I was reading Brown Girl Dreaming one afternoon when my youngest daughter, Harper, who’d read the book before me, asked if I noticed what was special about Woodson’s “how to listen” poems. There are ten throughout the book, and each of them has something to do with listening.
“They all have to do with how we should listen?” I asked, but knew from Harper’s smile that I’d guessed wrong.
“They’re all haiku,” she told me proudly.
Sure enough, each one is three lines, following the 5-7-5 syllable rule.
how to listen #7
Even the silence
has a story to tell you.
Just listen. Listen.
how to listen #2
In the stores downtown
we’re always followed around
just because we’re brown.
I wonder why Woodson chose to write a series of haiku on listening throughout her poetic memoir. Perhaps it has something to do with understanding the heart of her story. In her essay on Woodson’s memoir, Megan Willome writes, “Most lives are a mix of both [the ordinary and the amazing], and sometimes we don’t know which parts are amazing and which are ordinary until we write them down. I think Woodson discovered which was which in writing this memoir.” I agree, and I think listening — in all it’s forms — is a necessary skill when we are figuring out which is which.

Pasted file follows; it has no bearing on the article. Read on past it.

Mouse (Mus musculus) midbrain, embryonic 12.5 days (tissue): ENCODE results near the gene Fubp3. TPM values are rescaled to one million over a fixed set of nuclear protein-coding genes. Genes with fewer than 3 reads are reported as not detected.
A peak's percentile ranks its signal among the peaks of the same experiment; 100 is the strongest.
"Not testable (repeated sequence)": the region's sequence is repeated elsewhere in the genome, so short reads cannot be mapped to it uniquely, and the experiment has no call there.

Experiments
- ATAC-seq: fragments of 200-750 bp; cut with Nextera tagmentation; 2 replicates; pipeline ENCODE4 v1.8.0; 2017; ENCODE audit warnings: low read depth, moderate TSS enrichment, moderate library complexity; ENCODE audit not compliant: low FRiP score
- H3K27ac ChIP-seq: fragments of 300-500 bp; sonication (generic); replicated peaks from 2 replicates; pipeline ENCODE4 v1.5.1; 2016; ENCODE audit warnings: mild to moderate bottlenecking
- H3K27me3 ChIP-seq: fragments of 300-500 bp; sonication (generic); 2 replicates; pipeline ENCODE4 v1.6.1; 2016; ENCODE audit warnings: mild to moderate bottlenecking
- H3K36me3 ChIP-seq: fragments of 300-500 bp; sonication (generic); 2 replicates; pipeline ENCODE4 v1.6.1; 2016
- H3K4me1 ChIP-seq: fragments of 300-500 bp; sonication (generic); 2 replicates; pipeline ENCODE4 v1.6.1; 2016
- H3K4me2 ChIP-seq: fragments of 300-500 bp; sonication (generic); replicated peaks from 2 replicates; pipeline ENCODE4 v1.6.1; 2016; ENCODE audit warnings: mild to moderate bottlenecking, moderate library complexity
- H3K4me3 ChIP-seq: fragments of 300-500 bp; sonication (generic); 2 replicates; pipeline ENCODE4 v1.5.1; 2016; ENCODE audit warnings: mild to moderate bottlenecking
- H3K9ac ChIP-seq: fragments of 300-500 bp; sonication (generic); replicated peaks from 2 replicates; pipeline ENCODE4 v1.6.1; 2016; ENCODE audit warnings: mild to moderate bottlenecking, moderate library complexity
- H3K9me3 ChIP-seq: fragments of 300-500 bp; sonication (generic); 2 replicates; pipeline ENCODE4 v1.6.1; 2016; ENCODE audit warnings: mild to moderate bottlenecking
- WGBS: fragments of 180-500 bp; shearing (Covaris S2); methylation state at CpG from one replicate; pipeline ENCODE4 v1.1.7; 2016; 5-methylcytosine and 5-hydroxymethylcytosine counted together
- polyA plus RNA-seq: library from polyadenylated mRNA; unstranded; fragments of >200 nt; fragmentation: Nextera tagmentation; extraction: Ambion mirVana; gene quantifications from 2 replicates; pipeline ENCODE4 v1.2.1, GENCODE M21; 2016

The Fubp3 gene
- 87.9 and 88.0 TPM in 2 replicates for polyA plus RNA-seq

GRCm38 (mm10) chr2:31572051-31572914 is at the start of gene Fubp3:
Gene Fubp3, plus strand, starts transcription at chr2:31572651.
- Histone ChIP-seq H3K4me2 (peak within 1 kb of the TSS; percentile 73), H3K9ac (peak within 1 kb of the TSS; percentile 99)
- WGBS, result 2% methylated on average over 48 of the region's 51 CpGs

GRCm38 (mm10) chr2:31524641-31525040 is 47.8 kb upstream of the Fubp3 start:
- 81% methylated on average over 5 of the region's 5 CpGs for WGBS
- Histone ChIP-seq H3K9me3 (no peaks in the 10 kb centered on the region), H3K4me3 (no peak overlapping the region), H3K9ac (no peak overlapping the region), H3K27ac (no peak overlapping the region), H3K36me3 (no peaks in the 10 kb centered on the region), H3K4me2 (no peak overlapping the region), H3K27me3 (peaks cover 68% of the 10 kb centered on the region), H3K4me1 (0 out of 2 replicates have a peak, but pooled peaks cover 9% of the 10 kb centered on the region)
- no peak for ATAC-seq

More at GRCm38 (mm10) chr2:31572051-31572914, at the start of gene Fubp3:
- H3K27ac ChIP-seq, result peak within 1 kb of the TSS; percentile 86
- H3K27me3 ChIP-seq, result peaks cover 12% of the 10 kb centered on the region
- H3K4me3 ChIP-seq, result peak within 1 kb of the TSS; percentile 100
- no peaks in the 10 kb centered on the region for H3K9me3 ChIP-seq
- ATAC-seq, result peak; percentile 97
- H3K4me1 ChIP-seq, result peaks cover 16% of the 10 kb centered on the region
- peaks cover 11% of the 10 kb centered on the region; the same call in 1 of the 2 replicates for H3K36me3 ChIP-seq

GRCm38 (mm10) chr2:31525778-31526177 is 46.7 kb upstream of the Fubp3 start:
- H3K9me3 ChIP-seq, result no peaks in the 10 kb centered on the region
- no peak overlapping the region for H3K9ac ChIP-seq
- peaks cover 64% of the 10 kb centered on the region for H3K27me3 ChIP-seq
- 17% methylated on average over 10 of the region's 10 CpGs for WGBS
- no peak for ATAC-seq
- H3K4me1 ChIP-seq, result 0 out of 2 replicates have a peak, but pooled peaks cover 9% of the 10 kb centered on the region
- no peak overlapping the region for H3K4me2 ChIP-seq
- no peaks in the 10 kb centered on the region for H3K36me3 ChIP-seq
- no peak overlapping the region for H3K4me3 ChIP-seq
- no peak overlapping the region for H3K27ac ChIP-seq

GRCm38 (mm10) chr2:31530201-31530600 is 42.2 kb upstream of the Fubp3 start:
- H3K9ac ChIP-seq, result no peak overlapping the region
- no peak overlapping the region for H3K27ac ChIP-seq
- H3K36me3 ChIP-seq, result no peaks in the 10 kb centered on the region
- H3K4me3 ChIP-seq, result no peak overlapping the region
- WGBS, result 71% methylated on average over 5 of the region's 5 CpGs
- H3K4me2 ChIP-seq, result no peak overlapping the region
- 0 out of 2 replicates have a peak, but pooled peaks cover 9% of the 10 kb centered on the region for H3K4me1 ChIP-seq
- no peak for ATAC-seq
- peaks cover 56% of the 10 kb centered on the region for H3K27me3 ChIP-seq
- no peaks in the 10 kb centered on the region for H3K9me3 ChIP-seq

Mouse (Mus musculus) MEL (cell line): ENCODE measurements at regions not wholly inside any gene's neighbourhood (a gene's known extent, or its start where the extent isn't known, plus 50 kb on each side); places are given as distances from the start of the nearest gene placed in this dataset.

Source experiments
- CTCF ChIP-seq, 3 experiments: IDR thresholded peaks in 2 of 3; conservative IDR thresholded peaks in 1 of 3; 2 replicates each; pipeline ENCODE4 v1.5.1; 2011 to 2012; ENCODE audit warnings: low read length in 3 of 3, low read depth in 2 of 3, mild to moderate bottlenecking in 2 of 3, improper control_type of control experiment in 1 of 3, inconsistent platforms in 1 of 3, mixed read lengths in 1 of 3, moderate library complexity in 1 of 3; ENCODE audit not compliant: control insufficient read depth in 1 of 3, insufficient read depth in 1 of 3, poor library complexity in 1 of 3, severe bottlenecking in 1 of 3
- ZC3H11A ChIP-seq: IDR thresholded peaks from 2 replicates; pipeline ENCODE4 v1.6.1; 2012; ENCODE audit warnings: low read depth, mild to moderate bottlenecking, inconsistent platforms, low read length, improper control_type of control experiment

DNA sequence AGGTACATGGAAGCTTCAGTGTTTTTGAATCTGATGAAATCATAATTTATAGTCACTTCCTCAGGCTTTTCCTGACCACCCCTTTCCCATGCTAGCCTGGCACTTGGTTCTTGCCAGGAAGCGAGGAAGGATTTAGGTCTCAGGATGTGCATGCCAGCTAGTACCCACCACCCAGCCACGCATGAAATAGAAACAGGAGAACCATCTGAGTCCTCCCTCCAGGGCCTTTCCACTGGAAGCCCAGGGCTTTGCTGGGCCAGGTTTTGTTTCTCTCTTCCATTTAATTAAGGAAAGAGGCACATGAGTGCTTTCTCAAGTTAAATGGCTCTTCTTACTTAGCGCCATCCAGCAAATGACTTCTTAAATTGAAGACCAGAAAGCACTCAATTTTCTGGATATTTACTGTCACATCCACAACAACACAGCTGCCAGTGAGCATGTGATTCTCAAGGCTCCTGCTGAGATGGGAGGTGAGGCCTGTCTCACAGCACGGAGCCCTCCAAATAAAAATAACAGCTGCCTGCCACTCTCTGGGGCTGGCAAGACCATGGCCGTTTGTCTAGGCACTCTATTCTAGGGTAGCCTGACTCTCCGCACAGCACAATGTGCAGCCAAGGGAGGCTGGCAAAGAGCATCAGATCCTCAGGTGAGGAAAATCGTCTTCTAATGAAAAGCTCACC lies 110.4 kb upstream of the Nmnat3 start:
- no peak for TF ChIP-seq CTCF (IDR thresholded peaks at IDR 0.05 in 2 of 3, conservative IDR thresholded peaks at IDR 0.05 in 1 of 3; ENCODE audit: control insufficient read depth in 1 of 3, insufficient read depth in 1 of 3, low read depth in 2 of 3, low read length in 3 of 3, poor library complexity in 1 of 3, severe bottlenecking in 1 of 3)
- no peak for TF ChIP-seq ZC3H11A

Perhaps Woodson’s “how to listen” haiku are requests rather than instructions: listen, share in my experience, and see the world through my eyes. Perhaps they are invitations to see how many ways we can (and should) listen. I’m thankful for the quiet summer when, for one reason, or another there was nothing to do but listen to my daughter talk about what she found out by observing poetry.
Woodson’s haiku also made me consider the lessons we learn in school, listening being one of them. What would a series of haiku on how to add or subtract look like? What would we learn about dribbling a basketball if the lessons were rendered in haiku? For this week’s poetry prompt, choose a subject or a lesson from education and write a how-to haiku (or a series of haiku!).
Thanks to everyone who participated in our recent poetry prompt. Here’s one from Lynn White we enjoyed:
Vera Lynn was a famous singer,
the Forces Sweetheart, no less.
My mother was Vera,
so I should be Lynn.
My mother liked things to be
But even more than
of Vera and Lynn,
she abhorred diminutives.
They were definitely not
So I must have a name
which could not be shortened.
Joy was a contender, but,
just suppose that
I was a weepy child.
That name would not fit me.
For me it would not have been
She needn’t have worried.
But worry she did.
So, Lynn it was
and Lynn I am.
This is a book about being a teacher, and about being a mother, and, in its way, about being a writer. But it is most fully a depiction of living with a work of literature, about the conversations literature can spark and the memories literature can hold and reconfigure. The acknowledgments suggest that writing this book helped Callie Feyen remember why she loved teaching. Reading it made me remember why I love to read. —Lauren Winner, bestselling author and Associate Professor, Duke Divinity School
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